Jim B.
     
  21. David Lyga

    David Lyga Subscriber

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    OK, Mackinaw, but my tests for 'before' and 'beyond' focus determine this and then I correct for any discrepancy. The bottom line is this, that rear element must be a precise distance from that film plane for focus (infinity or not) to be correct. I use infinity because that is where I want to set that 'ultimate' focus ring at so it cannot turn beyond. - David Lyga
     
  22. Mackinaw

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    It could be that the proper focus point is beyond infinity on your particular camera, so no matter how much you compensate, you can never hit the true focus point.

    I'm not offering any excuses, there's a great deal of variation with these cameras (shoddy quality control?) but I know what my lens can do wide-open, so I know it's a good lens. Some people have taken the cameras apart and re-shimmed them. Personally, I wouldn't waste the time.

    Jim B.
     
  23. Xmas

    Xmas Member

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    you normally set up the rangefinder at 2 m cause that is where you are going to need it to be accurate.

    use a scrap SLR screen taped to inner rails
     
  24. David Lyga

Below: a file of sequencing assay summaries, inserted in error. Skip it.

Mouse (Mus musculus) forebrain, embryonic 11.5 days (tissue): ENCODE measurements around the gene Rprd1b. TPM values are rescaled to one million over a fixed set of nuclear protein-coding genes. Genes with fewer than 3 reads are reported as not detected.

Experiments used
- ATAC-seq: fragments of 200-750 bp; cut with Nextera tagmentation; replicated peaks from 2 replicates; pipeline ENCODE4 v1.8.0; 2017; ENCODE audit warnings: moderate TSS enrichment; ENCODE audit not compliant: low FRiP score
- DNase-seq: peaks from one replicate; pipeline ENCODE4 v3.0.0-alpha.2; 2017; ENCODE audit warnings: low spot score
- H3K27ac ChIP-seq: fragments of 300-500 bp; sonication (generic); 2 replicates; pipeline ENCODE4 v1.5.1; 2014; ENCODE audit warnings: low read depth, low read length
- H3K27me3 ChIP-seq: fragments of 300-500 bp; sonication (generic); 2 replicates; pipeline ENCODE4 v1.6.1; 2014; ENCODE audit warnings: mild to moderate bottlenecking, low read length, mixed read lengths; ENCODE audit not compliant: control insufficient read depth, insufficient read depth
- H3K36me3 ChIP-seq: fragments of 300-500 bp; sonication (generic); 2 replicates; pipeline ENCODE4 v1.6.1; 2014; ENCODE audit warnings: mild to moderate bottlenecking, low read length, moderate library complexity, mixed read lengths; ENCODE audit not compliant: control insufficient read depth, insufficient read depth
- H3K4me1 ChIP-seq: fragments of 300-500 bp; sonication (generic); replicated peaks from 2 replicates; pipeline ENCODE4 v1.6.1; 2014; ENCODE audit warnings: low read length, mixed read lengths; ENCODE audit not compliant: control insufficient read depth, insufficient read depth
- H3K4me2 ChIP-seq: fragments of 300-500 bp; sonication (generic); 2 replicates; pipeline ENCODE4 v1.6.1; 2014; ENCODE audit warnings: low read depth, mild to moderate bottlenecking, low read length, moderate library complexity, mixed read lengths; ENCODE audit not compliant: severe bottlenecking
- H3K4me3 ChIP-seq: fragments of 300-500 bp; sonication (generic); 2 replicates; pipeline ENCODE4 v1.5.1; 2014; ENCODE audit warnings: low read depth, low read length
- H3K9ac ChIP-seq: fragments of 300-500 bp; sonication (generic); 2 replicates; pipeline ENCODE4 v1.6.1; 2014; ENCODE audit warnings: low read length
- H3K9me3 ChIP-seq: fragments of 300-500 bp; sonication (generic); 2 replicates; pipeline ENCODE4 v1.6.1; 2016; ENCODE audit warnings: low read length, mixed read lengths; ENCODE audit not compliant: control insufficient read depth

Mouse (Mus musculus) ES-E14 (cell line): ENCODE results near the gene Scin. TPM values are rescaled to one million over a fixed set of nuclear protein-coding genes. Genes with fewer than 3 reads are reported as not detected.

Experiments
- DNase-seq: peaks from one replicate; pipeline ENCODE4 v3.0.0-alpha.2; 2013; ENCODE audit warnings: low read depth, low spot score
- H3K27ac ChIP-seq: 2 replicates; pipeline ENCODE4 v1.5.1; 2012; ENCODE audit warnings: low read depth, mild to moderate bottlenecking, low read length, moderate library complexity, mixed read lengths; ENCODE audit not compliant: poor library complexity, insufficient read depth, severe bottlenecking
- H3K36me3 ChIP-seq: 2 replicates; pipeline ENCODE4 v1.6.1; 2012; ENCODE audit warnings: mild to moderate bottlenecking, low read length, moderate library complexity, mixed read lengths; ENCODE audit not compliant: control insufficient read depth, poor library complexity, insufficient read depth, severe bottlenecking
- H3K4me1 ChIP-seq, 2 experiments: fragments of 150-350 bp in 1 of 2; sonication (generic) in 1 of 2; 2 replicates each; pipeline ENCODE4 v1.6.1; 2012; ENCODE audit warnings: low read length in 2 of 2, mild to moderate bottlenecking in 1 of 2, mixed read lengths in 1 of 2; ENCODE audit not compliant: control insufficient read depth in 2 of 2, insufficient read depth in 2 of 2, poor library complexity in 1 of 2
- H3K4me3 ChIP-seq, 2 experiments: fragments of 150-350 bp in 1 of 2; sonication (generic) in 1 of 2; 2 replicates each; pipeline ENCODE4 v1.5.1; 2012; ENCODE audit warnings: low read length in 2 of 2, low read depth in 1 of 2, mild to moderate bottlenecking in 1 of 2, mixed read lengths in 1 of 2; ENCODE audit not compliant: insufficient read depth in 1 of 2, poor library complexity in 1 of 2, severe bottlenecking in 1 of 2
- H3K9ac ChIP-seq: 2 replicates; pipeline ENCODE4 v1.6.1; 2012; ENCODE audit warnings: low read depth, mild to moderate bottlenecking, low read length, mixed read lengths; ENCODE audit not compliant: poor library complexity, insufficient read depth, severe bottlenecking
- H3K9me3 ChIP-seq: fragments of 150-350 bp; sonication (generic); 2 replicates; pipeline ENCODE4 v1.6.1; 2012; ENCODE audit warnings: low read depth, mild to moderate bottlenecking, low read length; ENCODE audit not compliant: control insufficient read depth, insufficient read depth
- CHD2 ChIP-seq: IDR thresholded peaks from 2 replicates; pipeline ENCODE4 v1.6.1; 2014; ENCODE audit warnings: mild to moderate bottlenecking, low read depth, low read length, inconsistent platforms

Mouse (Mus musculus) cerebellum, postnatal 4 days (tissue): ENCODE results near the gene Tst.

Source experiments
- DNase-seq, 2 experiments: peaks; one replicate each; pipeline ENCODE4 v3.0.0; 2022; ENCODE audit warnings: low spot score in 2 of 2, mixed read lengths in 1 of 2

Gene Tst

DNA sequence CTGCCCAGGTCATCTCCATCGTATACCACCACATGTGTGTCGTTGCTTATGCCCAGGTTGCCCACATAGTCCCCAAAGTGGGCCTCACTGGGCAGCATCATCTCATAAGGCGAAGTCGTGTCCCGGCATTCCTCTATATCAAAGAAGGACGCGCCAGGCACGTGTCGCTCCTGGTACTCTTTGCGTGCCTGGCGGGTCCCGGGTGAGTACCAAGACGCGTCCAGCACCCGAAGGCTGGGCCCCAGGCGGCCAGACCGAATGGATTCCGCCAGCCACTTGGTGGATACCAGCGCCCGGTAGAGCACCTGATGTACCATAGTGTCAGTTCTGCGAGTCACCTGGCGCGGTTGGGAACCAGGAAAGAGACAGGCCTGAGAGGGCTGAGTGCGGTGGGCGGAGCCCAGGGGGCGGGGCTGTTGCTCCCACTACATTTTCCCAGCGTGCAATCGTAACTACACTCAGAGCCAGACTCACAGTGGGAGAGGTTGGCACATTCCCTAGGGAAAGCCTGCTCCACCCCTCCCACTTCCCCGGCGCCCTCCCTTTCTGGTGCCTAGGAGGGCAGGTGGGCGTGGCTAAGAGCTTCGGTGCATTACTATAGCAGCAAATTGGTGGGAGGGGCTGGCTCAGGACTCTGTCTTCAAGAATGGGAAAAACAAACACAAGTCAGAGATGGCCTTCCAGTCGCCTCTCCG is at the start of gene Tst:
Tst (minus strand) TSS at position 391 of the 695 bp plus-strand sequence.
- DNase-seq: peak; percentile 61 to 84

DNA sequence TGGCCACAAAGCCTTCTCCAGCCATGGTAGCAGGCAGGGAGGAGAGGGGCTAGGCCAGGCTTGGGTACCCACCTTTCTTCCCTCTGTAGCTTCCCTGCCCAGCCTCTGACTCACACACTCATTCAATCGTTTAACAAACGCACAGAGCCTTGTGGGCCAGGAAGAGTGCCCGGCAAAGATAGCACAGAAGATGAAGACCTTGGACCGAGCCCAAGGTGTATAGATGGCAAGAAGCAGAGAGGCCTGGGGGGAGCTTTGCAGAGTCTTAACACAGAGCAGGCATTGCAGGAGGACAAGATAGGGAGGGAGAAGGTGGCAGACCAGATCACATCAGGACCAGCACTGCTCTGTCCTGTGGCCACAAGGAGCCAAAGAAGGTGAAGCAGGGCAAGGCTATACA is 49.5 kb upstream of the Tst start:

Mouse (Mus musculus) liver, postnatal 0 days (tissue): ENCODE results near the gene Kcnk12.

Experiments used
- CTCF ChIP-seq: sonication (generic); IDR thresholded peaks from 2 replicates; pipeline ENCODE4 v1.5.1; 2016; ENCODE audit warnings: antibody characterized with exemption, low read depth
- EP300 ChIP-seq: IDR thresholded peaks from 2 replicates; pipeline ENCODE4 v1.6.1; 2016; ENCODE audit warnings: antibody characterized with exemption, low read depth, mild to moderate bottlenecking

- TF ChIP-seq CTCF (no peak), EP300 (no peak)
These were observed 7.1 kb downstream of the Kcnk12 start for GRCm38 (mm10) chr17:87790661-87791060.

David Lyga Subscriber

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    Oh no, even if I must go 'beyond' infinity I can by merely loosening the screws near the helicoid on the top and bottom of the lens. THAT would allow me to turn the helicoid so that the rear element comes a tiny bit closer to the film plane.

    Christmas: NO, I think that infinity is the one best to anchor because that is supposed to be the 'ultimate' turn on the focus ring; the ring stops there and cannot go further. The other distances then 'fall into place'. - David Lyga
     
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  25. Mackinaw

    Mackinaw Member

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    I knew I had a pic someplace. Here's one taken with my G-III wide-open at F1.7, dust specs and all. Outside of standard sharpening, no Photoshop gimmicks. Im happy with it's performance.

    net1+_+1.jpg

    Jim B.
     
  26. David Lyga

    David Lyga Subscriber

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    That woman is sharp but not extremely so. Wide open you did get a decent image but try using a Pentax A at 1.7 and see the difference with both acutance and contrast. - David Lyga